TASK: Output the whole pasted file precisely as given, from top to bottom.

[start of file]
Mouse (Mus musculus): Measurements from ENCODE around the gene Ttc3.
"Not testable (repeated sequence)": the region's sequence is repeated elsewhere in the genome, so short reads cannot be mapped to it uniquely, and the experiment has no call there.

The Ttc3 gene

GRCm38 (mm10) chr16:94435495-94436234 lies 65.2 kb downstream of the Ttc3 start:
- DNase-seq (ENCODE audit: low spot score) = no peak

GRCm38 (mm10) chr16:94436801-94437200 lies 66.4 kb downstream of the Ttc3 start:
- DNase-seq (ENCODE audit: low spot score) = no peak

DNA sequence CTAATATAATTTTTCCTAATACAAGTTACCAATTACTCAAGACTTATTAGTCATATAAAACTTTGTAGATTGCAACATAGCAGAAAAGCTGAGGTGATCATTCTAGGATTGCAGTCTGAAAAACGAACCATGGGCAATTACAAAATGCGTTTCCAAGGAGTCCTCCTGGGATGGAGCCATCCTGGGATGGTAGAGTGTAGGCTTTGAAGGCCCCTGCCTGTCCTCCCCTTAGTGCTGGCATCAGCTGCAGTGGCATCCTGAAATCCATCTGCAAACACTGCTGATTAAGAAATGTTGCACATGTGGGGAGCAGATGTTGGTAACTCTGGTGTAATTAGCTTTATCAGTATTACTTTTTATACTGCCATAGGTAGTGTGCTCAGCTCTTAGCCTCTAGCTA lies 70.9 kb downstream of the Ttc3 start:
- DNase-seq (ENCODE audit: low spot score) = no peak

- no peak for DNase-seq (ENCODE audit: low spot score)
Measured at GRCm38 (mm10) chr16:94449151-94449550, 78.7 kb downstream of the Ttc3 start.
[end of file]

Mouse (Mus musculus): Measurements from ENCODE around the gene Ttc3.
"Not testable (repeated sequence)": the region's sequence is repeated elsewhere in the genome, so short reads cannot be mapped to it uniquely, and the experiment has no call there.

The Ttc3 gene

GRCm38 (mm10) chr16:94435495-94436234 lies 65.2 kb downstream of the Ttc3 start:
- DNase-seq (ENCODE audit: low spot score) = no peak

GRCm38 (mm10) chr16:94436801-94437200 lies 66.4 kb downstream of the Ttc3 start:
- DNase-seq (ENCODE audit: low spot score) = no peak

DNA sequence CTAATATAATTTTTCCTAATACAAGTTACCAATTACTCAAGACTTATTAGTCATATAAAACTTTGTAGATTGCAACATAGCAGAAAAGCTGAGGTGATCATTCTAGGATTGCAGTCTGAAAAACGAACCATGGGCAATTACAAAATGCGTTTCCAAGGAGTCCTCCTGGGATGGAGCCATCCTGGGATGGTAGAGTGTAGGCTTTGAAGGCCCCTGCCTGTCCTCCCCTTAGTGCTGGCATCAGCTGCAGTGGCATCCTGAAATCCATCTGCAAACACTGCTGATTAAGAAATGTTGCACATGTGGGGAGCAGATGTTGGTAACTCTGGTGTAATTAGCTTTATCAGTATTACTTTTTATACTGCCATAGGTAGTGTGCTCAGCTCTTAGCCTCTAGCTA lies 70.9 kb downstream of the Ttc3 start:
- DNase-seq (ENCODE audit: low spot score) = no peak

- no peak for DNase-seq (ENCODE audit: low spot score)
Measured at GRCm38 (mm10) chr16:94449151-94449550, 78.7 kb downstream of the Ttc3 start.